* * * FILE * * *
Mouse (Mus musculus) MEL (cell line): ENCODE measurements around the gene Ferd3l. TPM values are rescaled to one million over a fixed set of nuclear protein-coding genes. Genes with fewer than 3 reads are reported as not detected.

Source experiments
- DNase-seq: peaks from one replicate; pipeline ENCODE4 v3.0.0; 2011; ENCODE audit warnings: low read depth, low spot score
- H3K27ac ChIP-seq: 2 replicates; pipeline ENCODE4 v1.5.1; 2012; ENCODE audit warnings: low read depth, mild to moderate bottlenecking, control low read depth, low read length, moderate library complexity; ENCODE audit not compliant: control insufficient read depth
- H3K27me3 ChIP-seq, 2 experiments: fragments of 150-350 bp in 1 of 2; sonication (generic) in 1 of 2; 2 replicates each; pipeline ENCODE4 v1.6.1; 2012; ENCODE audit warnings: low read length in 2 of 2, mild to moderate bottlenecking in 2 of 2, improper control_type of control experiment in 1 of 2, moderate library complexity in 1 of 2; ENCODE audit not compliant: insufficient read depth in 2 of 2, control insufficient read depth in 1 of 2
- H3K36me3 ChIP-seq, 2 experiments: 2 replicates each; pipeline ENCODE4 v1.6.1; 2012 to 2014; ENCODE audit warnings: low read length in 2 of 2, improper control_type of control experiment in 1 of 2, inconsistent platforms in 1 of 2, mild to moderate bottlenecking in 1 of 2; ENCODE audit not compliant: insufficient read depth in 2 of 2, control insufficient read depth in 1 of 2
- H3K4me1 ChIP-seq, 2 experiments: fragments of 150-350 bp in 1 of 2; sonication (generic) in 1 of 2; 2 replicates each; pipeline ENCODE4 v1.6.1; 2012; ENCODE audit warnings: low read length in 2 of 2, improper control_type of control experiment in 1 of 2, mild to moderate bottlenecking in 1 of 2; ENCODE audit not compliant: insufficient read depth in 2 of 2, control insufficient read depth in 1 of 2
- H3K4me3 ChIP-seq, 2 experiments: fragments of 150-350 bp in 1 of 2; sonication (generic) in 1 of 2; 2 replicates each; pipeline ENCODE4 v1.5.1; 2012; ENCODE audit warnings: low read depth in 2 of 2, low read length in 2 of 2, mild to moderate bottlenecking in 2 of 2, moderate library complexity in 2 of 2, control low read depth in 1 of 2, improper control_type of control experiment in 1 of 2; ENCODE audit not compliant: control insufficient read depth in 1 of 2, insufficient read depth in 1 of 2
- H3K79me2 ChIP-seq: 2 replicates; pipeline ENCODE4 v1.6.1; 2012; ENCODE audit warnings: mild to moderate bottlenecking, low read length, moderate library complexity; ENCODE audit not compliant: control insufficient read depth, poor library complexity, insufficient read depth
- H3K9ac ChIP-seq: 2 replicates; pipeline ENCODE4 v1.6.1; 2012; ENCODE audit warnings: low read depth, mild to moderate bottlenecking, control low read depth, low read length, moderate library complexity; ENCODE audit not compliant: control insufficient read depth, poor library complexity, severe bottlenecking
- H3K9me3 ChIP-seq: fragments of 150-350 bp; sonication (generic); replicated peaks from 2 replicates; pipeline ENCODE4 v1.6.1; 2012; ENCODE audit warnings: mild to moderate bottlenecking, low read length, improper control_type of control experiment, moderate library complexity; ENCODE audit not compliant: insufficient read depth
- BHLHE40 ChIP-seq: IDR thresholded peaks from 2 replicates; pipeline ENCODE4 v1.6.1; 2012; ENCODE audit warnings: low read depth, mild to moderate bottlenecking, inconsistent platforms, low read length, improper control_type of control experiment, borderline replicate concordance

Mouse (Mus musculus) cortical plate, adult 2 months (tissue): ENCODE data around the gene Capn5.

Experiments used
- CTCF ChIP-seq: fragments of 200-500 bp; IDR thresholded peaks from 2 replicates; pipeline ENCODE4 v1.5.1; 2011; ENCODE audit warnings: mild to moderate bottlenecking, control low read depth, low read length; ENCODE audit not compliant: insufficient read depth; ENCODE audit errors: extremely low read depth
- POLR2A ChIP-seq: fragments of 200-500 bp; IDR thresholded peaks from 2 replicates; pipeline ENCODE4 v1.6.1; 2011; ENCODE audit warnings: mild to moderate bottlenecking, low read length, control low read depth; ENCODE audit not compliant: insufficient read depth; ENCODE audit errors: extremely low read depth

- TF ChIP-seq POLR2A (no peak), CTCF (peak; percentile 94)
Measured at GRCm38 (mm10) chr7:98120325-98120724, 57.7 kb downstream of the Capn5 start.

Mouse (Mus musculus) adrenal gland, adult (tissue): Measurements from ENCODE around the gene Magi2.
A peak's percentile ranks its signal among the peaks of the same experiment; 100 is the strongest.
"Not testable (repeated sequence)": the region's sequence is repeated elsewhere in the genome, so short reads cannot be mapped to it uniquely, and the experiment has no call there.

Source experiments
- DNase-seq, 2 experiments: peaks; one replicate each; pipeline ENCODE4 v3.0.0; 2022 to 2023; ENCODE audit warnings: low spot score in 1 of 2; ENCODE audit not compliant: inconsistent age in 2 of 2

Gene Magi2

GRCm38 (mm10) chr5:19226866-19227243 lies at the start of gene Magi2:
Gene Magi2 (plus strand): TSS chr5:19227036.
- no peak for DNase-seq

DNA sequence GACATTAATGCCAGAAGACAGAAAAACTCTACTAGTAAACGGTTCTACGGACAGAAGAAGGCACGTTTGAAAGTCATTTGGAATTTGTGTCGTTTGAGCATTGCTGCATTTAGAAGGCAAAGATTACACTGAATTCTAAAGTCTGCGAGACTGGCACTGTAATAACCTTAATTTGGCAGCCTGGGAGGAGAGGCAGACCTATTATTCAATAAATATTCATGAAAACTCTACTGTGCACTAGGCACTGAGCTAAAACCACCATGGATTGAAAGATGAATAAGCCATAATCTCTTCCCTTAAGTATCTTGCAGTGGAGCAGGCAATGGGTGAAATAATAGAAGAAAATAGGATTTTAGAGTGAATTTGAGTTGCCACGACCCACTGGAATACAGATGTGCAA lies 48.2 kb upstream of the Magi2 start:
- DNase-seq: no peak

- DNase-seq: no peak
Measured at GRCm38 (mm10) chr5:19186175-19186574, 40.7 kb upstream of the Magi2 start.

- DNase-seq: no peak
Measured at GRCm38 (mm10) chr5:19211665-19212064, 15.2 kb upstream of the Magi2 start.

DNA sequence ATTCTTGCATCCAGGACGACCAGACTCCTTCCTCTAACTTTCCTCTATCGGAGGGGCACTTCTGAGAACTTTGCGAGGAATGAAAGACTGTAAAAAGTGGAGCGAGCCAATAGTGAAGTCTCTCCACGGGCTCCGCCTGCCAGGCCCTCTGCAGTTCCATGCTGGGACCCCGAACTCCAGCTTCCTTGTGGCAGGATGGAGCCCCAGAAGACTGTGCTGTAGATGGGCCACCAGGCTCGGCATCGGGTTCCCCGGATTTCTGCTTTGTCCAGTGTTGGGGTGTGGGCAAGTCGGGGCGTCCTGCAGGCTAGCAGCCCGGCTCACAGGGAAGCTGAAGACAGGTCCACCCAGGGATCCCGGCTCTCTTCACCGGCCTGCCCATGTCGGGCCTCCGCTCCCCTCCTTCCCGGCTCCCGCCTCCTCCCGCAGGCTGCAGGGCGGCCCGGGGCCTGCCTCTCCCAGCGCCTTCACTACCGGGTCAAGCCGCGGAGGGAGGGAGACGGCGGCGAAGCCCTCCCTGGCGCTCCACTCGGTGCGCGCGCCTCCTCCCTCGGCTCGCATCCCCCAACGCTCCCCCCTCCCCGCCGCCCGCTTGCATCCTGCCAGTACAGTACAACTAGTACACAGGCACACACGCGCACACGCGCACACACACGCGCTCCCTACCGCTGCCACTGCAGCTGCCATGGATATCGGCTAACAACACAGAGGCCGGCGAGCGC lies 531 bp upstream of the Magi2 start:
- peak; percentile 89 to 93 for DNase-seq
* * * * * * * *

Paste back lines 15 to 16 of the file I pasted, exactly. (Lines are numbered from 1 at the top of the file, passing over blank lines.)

- CTCF ChIP-seq: fragments of 200-500 bp; IDR thresholded peaks from 2 replicates; pipeline ENCODE4 v1.5.1; 2011; ENCODE audit warnings: mild to moderate bottlenecking, control low read depth, low read length; ENCODE audit not compliant: insufficient read depth; ENCODE audit errors: extremely low read depth
- POLR2A ChIP-seq: fragments of 200-500 bp; IDR thresholded peaks from 2 replicates; pipeline ENCODE4 v1.6.1; 2011; ENCODE audit warnings: mild to moderate bottlenecking, low read length, control low read depth; ENCODE audit not compliant: insufficient read depth; ENCODE audit errors: extremely low read depth